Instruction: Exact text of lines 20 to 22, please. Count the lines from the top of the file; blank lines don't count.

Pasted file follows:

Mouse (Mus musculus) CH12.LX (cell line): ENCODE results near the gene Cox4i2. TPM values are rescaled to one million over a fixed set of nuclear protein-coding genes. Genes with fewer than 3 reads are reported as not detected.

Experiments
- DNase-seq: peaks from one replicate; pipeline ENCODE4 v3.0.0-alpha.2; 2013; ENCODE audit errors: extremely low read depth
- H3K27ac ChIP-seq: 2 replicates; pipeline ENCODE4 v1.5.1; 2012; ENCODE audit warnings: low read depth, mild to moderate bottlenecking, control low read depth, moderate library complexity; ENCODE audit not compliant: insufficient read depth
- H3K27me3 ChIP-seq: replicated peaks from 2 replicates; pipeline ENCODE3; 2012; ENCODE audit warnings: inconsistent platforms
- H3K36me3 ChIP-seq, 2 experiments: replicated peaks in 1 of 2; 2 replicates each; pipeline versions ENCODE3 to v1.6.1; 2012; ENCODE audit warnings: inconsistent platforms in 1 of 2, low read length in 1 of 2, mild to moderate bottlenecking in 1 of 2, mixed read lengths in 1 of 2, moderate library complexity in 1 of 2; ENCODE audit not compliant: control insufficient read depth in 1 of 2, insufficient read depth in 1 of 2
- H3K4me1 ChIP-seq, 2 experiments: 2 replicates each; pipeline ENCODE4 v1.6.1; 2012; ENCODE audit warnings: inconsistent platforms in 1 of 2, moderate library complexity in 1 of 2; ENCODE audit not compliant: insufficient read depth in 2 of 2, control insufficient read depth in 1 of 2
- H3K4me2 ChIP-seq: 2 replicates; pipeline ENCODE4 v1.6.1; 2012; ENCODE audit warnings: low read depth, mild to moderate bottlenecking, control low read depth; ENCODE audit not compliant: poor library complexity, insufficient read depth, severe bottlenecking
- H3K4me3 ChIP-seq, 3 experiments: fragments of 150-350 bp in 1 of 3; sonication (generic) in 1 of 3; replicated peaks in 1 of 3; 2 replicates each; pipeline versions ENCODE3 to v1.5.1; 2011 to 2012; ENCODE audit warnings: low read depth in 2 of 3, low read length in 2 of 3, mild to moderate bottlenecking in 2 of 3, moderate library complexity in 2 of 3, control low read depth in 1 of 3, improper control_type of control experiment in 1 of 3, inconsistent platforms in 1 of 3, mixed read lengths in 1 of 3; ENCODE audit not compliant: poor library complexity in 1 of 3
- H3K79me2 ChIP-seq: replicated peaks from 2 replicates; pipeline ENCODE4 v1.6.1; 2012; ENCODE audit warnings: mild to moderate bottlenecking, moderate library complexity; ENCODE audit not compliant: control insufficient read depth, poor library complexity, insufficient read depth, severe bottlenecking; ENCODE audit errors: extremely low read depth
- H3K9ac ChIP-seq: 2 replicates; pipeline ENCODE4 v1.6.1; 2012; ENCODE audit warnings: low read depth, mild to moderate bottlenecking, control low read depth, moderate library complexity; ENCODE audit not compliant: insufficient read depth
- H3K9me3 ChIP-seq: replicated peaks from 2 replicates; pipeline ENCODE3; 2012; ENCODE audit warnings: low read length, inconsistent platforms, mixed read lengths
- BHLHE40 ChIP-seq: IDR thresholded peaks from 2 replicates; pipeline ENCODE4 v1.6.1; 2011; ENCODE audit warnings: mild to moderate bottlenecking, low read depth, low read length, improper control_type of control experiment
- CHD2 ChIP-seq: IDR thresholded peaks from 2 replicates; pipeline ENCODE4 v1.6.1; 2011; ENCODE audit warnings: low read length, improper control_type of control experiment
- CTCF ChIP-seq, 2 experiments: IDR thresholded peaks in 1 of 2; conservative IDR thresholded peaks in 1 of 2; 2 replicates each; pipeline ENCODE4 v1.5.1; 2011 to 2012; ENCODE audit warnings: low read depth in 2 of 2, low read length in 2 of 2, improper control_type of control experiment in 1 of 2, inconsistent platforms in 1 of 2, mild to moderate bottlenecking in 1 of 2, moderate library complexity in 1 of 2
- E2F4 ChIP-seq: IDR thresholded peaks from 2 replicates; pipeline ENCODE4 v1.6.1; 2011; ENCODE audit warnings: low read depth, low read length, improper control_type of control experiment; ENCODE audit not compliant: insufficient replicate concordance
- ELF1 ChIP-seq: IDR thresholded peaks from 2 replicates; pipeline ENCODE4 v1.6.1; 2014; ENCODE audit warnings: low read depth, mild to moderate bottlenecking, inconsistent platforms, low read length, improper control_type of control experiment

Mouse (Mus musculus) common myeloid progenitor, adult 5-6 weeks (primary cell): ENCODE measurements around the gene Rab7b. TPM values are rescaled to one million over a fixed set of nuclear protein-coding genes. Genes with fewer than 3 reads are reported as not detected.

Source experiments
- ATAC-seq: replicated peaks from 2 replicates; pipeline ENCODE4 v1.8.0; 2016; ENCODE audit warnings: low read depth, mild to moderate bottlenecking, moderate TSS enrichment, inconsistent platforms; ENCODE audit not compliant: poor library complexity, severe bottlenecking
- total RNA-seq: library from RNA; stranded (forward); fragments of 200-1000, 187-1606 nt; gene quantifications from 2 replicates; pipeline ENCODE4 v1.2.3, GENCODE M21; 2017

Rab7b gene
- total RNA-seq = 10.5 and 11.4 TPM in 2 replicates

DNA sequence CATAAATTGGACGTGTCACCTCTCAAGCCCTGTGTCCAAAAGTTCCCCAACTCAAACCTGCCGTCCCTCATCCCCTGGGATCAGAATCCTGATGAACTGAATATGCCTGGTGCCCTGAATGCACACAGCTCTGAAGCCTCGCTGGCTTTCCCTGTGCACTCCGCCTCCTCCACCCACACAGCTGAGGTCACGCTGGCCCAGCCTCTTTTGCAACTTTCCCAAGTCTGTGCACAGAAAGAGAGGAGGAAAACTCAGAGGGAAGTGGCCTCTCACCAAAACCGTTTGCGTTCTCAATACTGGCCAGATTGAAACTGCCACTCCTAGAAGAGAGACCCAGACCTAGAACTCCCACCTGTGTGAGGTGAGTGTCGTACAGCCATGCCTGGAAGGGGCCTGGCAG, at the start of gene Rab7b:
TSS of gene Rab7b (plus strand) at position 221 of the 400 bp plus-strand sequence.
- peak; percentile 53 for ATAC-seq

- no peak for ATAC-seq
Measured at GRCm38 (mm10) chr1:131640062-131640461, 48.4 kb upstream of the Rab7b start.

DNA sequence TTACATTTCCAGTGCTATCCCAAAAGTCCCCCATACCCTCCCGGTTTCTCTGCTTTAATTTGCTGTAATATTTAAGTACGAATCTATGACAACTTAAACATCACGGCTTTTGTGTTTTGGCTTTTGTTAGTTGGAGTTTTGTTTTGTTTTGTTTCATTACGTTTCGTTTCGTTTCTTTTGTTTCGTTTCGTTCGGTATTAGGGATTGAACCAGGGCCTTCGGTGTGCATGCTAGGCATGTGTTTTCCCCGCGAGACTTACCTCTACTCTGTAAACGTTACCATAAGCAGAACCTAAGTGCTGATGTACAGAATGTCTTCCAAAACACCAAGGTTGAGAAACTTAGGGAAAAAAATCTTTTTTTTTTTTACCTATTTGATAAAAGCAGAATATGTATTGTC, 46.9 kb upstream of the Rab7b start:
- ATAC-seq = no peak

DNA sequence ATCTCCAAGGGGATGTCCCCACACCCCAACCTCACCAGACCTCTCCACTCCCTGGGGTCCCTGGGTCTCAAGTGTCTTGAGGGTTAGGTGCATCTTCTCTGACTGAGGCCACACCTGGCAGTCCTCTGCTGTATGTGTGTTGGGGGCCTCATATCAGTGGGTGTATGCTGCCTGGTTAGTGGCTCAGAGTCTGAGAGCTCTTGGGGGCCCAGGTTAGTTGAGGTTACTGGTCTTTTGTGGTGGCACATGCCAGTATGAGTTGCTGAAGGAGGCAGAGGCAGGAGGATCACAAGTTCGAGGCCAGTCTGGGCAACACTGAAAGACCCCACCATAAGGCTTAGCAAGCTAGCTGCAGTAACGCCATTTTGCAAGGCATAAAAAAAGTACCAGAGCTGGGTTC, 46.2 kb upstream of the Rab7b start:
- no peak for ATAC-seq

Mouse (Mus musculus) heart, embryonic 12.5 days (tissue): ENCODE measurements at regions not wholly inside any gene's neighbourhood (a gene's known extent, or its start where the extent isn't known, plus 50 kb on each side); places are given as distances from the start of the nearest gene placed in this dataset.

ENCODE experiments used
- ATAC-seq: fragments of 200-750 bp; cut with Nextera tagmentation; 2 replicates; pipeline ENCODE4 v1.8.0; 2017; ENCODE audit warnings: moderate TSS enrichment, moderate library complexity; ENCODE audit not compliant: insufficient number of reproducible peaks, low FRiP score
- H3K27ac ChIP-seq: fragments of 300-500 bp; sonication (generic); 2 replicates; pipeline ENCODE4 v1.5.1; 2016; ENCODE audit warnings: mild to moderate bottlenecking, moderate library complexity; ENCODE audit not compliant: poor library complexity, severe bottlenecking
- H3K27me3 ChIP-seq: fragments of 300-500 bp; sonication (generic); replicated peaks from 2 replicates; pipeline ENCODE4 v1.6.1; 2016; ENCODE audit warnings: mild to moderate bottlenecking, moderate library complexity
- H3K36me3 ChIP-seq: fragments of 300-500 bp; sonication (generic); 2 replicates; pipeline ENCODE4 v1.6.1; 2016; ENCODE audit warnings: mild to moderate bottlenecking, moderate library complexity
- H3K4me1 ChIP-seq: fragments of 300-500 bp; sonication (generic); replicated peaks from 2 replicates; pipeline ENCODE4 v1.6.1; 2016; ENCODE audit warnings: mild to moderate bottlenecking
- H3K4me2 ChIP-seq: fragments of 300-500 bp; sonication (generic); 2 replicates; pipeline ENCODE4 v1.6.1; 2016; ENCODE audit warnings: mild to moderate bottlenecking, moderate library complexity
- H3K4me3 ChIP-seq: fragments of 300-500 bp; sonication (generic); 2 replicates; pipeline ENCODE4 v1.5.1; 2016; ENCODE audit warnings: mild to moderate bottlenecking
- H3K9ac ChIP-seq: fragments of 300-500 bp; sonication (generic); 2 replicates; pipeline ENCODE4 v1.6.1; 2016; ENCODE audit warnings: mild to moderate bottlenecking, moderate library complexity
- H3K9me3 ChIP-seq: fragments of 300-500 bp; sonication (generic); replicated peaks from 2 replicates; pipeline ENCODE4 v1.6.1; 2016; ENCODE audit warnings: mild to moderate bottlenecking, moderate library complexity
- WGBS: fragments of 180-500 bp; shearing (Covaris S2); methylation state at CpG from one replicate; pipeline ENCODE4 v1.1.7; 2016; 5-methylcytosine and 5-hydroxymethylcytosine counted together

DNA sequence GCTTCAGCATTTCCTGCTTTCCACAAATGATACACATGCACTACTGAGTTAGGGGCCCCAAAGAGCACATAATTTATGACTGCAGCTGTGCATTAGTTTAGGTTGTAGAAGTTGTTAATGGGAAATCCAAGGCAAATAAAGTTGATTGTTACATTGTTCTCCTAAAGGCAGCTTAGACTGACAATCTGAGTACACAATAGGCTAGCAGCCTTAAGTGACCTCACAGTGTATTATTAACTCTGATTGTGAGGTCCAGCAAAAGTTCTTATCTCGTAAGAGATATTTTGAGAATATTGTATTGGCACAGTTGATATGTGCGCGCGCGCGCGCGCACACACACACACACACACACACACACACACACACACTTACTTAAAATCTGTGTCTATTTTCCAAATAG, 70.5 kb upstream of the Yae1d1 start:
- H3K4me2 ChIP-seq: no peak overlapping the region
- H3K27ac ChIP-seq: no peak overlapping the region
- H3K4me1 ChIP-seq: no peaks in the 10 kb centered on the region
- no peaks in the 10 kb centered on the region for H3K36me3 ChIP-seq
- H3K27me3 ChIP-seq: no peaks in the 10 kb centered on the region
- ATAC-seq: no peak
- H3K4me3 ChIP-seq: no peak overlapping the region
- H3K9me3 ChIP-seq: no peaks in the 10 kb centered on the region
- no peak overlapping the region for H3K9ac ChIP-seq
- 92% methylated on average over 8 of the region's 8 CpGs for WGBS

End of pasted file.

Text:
- ATAC-seq: replicated peaks from 2 replicates; pipeline ENCODE4 v1.8.0; 2016; ENCODE audit warnings: low read depth, mild to moderate bottlenecking, moderate TSS enrichment, inconsistent platforms; ENCODE audit not compliant: poor library complexity, severe bottlenecking
- total RNA-seq: library from RNA; stranded (forward); fragments of 200-1000, 187-1606 nt; gene quantifications from 2 replicates; pipeline ENCODE4 v1.2.3, GENCODE M21; 2017

Rab7b gene